Conditions boost Skico’s sales
February 7, 2008
Great snow is helping the Aspen Skiing Co. offset a lackluster start to the
Skier visits at the Skico’s four ski areas were down about 10 percent at the
end of December compared to last season.
“We’ve been closing that gap ever since,” said company spokesman Jeff Hanle.
The deficit has been whittled down to 3 percent as of Wednesday.
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Skier visits measure purchases of lift tickets and season pass use.
“Highlands seems to be our top performer,” Hanle said. Snowmass Ski Area is
nearly even with last season while business at Buttermilk and Aspen Mountain
is down by a small amount.
The Skico was doing better than the Colorado ski industry as a whole as of
the end of December. Colorado Ski Country USA said skier visits were down
12.5 percent compared to the prior season at its 26 member resorts. The
trade association won’t release another assessment of business until later
in the winter.
Warm and dry conditions were blamed for the slow start to the season, both
in Aspen and around the state. Then it started snowing in early December and
There was a lag in business soon after the holiday hordes left in early
January, then it picked up again and has stayed busy.
“It looks as if the snow message is paying off,” Hanle said.
No information was available from the Skico on whether locals’ use of season
passes was up or down. Hanle suspects locals have hit the slopes more often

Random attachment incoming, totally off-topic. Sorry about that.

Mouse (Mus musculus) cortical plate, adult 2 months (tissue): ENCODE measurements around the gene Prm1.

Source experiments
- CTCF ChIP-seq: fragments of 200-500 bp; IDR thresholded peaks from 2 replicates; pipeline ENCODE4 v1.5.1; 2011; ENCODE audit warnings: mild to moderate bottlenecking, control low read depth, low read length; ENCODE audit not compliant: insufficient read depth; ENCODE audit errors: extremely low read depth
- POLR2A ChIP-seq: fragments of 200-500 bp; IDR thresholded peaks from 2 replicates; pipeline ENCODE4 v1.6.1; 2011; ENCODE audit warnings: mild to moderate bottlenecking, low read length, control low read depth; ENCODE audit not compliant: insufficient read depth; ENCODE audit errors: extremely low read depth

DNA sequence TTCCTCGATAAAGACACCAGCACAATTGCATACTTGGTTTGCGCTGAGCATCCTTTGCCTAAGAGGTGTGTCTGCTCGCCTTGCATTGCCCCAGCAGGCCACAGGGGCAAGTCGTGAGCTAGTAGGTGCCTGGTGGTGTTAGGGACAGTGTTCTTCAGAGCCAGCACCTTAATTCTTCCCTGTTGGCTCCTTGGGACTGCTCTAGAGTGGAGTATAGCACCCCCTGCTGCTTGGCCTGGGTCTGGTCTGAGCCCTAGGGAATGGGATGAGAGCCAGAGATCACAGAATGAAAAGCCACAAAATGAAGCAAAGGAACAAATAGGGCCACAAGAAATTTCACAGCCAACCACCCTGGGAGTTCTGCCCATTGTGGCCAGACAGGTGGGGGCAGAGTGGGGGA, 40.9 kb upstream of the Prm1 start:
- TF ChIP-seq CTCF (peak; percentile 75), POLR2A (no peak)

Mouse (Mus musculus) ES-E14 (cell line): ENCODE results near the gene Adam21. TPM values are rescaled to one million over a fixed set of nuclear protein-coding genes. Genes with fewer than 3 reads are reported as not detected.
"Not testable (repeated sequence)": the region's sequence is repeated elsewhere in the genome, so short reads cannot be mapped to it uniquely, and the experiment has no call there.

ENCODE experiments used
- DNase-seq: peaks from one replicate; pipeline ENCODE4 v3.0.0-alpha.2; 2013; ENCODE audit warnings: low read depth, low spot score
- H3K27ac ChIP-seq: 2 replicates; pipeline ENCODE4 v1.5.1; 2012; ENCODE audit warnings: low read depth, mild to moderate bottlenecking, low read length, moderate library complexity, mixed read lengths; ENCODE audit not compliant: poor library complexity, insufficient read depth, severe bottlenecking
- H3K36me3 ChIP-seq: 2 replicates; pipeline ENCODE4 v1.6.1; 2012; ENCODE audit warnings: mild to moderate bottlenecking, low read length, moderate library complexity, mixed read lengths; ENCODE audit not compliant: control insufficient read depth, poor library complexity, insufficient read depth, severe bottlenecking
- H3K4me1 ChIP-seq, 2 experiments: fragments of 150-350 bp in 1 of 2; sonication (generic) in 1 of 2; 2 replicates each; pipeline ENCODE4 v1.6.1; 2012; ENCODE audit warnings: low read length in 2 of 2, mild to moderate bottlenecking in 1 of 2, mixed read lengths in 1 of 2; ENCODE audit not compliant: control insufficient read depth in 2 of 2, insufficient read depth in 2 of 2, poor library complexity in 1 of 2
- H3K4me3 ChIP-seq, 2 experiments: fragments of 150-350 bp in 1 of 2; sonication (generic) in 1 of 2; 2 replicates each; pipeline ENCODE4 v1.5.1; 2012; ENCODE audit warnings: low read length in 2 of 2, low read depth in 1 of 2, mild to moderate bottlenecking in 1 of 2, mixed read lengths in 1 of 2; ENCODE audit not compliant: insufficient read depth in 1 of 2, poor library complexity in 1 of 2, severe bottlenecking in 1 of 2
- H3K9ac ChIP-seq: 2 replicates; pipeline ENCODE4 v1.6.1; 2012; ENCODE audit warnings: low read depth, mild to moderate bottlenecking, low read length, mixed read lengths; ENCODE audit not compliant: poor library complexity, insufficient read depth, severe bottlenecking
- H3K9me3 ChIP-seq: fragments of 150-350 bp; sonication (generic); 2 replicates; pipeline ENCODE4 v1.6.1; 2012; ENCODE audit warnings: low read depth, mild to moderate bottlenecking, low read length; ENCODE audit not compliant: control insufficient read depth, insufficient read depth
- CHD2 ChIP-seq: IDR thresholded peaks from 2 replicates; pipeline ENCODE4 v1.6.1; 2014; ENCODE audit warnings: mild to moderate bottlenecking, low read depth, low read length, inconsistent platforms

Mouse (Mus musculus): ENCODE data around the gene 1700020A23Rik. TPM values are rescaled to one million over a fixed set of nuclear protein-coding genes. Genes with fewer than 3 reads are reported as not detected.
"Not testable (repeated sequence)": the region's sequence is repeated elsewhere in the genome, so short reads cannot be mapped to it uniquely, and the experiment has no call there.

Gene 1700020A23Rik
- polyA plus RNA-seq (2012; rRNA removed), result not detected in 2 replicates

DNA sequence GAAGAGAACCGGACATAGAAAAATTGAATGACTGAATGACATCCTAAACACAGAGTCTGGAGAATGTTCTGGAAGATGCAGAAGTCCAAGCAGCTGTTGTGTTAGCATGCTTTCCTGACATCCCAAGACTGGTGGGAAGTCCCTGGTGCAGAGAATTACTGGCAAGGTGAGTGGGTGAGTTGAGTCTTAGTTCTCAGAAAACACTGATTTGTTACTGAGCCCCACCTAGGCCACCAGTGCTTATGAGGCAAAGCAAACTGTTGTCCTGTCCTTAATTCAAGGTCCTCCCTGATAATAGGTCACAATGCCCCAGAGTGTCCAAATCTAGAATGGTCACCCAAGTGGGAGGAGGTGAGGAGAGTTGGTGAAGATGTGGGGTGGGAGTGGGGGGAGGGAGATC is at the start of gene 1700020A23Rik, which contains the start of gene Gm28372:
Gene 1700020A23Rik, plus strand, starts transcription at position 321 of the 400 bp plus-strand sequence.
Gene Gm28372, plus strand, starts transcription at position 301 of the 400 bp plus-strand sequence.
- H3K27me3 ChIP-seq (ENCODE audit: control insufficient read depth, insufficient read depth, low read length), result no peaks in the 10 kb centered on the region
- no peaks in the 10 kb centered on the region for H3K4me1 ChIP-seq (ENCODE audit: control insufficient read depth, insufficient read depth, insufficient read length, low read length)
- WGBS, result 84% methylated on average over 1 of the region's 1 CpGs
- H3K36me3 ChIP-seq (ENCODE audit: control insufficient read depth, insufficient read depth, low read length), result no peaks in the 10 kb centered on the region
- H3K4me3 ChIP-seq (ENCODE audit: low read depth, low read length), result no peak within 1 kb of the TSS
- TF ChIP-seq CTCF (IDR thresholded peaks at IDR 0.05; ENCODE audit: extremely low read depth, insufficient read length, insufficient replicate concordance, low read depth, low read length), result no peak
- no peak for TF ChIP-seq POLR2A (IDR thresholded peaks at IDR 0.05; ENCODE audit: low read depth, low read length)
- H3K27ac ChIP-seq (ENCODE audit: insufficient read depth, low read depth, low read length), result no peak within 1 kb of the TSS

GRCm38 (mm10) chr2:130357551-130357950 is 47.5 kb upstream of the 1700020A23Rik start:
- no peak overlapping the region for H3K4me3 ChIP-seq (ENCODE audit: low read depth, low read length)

than last season and more often than most seasons ” simply because of the
fabulous conditions created by record snowfall at Snowmass in December and
January and near-record snowfall at Aspen.
It snowed on 18 days in January and on 20 days in January. There were 20
days over those two months where skiers and riders dove into four or more
inches of powder.
“I think we see a surge of pass usage on powder days,” Hanle said.
Business strong across country
Across the country, the ski industry is doing well, said Michael Berry,
president of the Denver-based National Ski Areas Association. Ski resorts in
the eastern U.S. are doing significantly better than last winter, when snow
was sparse. Some ski area operators say this season ranks in their top three
over the last decade, Berry said.
Midwest ski resorts also are doing well on the strength of a snowy winter.
Resorts in California, Oregon and Washington have an abundance of snow and
the promise of a long ski season, Berry noted.
“In the last two weeks they’ve had too much of a good thing,” he said. Heavy
snow has hampered travel.
Berry said the resorts in the “destination west” areas like Colorado and
Utah suffered from a lack of snow in November but are bouncing back strong
because potential customers are well aware of snow conditions. He believes
they will make up the loss of business from the early season.
“It’s a touch too early to say if it’s going to be a record year,” Berry
The record of 58.9 million skier and rider visits was set in 2005-06. Last
winter, there were 55.01 million skier and rider visits.
Questions remain for Skico season
The Skico brass budgeted for a “modest” 1.5 percent increase in skier visits
this season. Hanle said they haven’t altered that forecast.
They will make their projections only by aggressively marketing the rest of
the season. Some business leaders are worried about “soft” periods in late
February and early March, based on advance bookings.
The latest occupancy report compiled by the Aspen Chamber Resort Association
won’t be out until later this week. It will show how future weeks are
Bill Tomcich, president of Stay Aspen/Snowmass, a central bookings agency,
said the advance reservations through that organization have not improved
recently. Stay Aspen/Snowmass historically handles about 5 percent of
“I can tell you that here at central reservations, we have slipped further
backwards these past couple of weeks, so I am very interested to see whether
this is a trend mirrored by the properties, or if the trends we are seeing
are an anomaly,” he said.